There are “tangible signs of a weak Chinese economy” and they are likely to have a negative effect on demand for gaming in Macau, said a note from Wells Fargo Securities LLC.
Panic selling in stock markets in mainland China and Hong Kong on Monday spread to Europe and then the U.S., with the Dow Jones index in New York losing 1,000 points at the opening bell, rebounding later in the day, closing down 588 points.
Worsening economic data and signs of capital outflows are undermining unprecedented government attempts to shore up mainland China’s stock market say investment analysts. On Monday the Shanghai Composite Index had plunged 8.52 percent erasing all its gains this year. The Shenzhen Composite Index closed down 7.7 percent, while in Hong Kong, the Hang Seng index on Monday closed 5.17 percent weaker.
“We remain neutral on Macau gaming as the market adjusts to a ‘new normal’ of: (1) tighter government oversight, (2) tangible signs of a weak Chinese economy, and (3) a Macau recovery that is likely to be flatter than prior upturns,” said Monday’s note from U.S.-based analyst Cameron McKnight, referring to boosted controls by the local government and by Beijing on money flows to Macau, in the wake of the mainland’s anti-corruption drive, as well as to stock market turbulence.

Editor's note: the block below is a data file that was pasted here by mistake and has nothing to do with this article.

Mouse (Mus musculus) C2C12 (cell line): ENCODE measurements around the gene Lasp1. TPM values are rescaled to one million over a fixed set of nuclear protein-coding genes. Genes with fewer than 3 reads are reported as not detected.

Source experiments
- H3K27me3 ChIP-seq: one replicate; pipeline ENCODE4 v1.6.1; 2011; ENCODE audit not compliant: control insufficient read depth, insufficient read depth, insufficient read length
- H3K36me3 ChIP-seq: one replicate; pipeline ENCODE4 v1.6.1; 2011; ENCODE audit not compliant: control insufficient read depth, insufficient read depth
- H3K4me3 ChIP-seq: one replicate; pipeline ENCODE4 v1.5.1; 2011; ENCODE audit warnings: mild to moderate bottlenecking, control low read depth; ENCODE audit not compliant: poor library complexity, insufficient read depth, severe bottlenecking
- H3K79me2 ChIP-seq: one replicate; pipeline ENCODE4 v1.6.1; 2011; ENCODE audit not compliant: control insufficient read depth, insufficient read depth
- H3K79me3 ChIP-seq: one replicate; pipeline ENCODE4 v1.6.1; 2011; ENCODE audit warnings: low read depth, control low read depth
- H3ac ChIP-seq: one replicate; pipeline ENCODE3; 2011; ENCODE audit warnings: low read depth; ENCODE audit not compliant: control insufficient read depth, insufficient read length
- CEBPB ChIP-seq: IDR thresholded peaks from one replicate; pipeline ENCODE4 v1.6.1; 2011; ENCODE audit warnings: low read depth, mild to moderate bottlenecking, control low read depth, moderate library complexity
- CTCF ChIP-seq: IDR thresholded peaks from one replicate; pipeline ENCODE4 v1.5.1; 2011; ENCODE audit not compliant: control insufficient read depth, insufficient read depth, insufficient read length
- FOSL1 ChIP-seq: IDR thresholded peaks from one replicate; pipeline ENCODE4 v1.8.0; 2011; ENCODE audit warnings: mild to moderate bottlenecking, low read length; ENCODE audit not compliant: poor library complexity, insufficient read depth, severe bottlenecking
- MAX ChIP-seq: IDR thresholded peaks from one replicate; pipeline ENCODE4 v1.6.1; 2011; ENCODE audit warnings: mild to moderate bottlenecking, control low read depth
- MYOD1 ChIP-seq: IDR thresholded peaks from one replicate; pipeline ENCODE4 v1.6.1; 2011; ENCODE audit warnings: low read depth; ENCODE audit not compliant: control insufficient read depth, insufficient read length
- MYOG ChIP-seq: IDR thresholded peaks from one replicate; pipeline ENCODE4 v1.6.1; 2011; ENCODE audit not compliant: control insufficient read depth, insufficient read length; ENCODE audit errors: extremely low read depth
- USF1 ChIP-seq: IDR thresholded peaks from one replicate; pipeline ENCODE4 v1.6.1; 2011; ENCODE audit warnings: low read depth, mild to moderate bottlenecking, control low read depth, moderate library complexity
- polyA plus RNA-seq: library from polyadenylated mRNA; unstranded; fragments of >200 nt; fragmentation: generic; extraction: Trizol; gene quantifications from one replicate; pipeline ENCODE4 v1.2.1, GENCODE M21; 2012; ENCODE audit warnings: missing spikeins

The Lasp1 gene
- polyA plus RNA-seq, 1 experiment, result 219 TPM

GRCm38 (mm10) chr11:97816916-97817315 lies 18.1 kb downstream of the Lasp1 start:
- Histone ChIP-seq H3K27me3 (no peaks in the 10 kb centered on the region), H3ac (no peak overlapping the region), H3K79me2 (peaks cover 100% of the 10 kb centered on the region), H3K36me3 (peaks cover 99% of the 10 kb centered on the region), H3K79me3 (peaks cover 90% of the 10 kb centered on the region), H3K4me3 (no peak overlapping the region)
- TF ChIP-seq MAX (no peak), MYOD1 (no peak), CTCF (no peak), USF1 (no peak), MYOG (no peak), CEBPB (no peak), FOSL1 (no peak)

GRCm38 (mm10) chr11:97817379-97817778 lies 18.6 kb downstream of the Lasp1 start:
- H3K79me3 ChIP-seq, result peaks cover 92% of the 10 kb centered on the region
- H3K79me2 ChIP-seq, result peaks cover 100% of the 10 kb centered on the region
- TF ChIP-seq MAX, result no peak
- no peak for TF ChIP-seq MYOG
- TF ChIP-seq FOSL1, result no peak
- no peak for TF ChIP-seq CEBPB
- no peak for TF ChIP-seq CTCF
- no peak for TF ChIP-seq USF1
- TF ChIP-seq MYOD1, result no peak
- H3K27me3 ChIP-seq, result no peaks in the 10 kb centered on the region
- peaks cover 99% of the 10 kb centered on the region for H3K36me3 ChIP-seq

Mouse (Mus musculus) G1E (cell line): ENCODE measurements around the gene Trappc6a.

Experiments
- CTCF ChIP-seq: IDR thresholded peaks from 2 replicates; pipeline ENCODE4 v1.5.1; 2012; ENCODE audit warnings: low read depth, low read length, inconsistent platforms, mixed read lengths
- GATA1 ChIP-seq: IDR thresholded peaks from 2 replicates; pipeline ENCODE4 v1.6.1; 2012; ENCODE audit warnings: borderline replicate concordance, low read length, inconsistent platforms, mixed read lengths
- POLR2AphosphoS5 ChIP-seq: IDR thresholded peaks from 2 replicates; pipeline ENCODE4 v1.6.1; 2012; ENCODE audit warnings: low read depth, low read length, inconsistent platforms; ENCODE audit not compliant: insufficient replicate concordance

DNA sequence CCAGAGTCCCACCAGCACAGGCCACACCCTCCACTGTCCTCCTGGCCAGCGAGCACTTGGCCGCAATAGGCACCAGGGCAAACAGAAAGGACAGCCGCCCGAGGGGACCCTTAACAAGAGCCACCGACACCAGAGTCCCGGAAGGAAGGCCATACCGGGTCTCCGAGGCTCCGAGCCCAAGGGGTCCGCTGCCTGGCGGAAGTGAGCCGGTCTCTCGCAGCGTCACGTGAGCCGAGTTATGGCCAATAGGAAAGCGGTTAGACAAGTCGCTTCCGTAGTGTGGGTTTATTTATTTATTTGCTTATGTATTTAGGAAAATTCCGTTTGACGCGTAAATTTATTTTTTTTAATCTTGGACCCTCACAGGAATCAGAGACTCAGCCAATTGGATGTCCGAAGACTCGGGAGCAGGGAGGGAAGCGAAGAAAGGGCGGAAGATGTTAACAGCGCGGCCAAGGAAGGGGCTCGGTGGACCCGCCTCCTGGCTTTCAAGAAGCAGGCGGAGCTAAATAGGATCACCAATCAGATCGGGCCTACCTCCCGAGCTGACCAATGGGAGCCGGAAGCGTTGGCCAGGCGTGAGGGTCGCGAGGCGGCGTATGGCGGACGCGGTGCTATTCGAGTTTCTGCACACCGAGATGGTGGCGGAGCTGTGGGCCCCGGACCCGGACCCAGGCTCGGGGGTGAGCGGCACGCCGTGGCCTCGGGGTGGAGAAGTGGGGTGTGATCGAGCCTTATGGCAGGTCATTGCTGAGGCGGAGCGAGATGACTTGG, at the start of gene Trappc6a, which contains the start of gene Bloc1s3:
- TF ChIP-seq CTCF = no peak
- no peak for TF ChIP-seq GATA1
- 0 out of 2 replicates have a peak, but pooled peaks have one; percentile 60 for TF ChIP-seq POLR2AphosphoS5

“We continue to believe Macau revenues will be pressured this year with stabilisation at some point. When that occurs and growth resumes, we firmly believe we will not see another V-shaped recovery,” added Mr McKnight.
Wells Fargo expects casino gross gaming revenue (GGR) for August in Macau to show a 36 percent to 38 percent year-on-year decline. It notes that this would be down sequentially compared to July, and would be below what it terms “normal seasonality” of 4 percent growth month-on-month between July and August in other years.
Brokerage Sanford C. Bernstein Ltd in Hong Kong estimates that – based on current average daily revenue – Macau’s August GGR will be MOP18.2 billion (US$2.28 billion), representing a 37 percent decline judged year-on-year.
A note on Monday from senior analyst Vitaly Umansky and his colleagues Simon Zhang and Bo Wen stated: “The junket industry is seen to be continuing to downsize (right-size) in today’s VIP market.”
They added: “We believe the hyper-growth of VIP in 2013 and early 2014 was partly a bubble driven by some junkets extending gaming credit with low levels of risk management (i.e., extending credit to lower quality players). As a result of several negative occurrences in the space (a junket agent absconding with investor funds, blow ups in side-betting pools) along with a GGR decline, junket liquidity was squeezed. Junket liquidity and a weak collection cycle have led to a contraction in cage capital and lower turn of capital, partly leading to lower GGR.”
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